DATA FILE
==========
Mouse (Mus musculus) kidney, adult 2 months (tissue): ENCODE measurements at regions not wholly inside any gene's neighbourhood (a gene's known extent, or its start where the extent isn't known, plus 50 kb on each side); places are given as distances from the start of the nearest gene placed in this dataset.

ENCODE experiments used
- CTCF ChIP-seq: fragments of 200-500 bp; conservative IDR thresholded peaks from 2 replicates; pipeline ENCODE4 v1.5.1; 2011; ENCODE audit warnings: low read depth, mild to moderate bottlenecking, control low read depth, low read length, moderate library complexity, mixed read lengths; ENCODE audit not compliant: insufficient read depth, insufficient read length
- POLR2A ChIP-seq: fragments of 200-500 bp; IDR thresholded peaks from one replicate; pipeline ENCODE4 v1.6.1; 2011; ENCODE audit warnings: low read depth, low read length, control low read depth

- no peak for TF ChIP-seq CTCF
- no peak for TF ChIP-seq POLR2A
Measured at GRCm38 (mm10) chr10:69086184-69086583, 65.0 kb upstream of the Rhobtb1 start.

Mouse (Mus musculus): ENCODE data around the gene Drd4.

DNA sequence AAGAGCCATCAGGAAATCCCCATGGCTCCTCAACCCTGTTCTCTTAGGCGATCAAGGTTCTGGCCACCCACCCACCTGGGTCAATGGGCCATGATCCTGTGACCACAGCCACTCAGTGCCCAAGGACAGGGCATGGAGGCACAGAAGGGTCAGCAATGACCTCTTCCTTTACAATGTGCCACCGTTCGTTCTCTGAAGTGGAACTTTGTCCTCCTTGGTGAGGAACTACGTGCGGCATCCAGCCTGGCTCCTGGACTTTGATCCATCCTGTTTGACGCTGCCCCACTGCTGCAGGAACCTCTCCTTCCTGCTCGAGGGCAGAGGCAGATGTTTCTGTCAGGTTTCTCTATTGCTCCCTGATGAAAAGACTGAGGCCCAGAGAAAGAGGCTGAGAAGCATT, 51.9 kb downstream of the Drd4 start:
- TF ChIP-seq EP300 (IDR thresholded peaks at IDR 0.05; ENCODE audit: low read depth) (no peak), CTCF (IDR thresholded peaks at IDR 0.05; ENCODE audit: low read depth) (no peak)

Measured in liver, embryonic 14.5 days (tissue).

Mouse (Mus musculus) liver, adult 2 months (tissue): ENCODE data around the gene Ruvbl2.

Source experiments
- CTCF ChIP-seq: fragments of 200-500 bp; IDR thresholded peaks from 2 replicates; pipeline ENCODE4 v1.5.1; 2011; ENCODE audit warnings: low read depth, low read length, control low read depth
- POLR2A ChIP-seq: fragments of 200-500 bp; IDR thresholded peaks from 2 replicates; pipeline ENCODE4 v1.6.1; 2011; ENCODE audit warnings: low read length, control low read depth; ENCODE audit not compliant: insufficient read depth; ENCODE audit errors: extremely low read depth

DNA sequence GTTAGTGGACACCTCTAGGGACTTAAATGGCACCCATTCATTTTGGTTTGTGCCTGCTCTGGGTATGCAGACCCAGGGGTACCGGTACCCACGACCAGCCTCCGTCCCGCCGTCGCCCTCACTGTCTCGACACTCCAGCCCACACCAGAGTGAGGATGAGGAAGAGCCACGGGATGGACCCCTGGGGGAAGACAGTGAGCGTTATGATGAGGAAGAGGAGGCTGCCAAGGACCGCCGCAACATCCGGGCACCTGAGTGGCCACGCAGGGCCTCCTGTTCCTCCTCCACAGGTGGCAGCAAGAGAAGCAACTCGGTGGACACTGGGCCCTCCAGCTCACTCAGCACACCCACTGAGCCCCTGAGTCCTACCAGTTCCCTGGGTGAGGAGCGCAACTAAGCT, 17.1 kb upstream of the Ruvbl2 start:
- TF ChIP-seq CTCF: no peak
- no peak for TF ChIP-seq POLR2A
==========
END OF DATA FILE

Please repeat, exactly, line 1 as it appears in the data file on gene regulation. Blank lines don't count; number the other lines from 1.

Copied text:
Mouse (Mus musculus) kidney, adult 2 months (tissue): ENCODE measurements at regions not wholly inside any gene's neighbourhood (a gene's known extent, or its start where the extent isn't known, plus 50 kb on each side); places are given as distances from the start of the nearest gene placed in this dataset.